Occupant Had Mother/Son Relationship with Tenant
LVT Number: 12226
Facts: Landlord sued to evict apartment occupant after rent-stabilized tenant died. Occupant claimed she had pass-on rights to the apartment as a nontraditional family member. She said that she and tenant had lived together in a mother-son relationship from 1990 to 1994. Landlord pointed out that there was no proof of formalized legal obligations or joint financial transactions between tenant and occupant. Court: Occupant wins. At the trial, occupant proved that she lived in the apartment with tenant for more than two years, that she shared household expenses and necessities with tenant, that they engaged in family-type activities together, that they held themselves out as the equivalent of a mother and son, that they regularly performed family functions, such as caregiving, and that they engaged in other patterns of behavior, showing an emotionally committed relationship. Occupant took care of tenant while he was dying of AIDS. Both of them received public assistance, and neither had wills, checking accounts, credit cards, insurance policies, powers of attorney, jointly-owned property, or health proxies. Given the relatively low income of tenant and occupant and their lack of financial assets, documents showing a formal legal relationship weren't needed to prove occupant had a nontraditional family relationship with tenant. And a number of witnesses testified that tenant and occupant had a devoted mother-son type relationship.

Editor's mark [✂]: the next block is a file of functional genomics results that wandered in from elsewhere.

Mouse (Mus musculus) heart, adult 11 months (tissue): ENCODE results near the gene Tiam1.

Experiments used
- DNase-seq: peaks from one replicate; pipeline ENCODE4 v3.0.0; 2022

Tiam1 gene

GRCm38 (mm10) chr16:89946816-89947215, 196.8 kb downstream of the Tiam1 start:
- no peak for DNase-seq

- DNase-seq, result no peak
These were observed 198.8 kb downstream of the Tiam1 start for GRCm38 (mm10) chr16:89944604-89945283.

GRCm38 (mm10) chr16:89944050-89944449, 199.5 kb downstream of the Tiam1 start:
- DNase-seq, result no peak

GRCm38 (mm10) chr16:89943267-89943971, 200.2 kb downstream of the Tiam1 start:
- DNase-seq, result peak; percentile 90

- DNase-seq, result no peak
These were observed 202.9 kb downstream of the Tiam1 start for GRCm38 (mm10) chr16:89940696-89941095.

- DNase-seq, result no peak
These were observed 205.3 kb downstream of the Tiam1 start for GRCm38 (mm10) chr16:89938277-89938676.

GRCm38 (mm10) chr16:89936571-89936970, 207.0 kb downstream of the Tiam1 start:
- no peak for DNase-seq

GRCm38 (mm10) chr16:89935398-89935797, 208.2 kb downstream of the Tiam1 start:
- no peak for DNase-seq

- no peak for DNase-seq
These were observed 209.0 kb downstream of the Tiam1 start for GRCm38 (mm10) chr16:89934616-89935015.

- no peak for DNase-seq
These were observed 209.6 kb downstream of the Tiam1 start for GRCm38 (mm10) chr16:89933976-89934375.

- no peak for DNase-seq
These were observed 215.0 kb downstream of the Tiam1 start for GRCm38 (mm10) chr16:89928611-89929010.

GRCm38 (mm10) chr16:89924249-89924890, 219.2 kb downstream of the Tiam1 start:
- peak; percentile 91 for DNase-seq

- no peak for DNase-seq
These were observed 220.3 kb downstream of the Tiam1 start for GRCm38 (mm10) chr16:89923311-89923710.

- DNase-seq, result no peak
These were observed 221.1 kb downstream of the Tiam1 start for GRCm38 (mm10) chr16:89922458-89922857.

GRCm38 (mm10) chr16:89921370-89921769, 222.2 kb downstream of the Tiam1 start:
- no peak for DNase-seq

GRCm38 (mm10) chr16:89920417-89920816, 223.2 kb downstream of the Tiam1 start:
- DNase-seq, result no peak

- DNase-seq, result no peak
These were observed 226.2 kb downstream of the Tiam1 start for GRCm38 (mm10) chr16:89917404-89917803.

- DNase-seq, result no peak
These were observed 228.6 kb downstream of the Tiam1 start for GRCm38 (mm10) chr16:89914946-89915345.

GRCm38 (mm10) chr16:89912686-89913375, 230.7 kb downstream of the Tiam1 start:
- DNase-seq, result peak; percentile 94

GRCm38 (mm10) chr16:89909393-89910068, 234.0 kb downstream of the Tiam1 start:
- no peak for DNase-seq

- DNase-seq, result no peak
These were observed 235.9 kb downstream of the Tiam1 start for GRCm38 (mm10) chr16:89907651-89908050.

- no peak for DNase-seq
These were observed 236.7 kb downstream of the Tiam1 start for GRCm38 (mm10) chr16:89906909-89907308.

King David Development Co. v. Arteaga: NYLJ, p. 27, col. 4 (3/11/98) (Civ. Ct. NY; Hahn, J)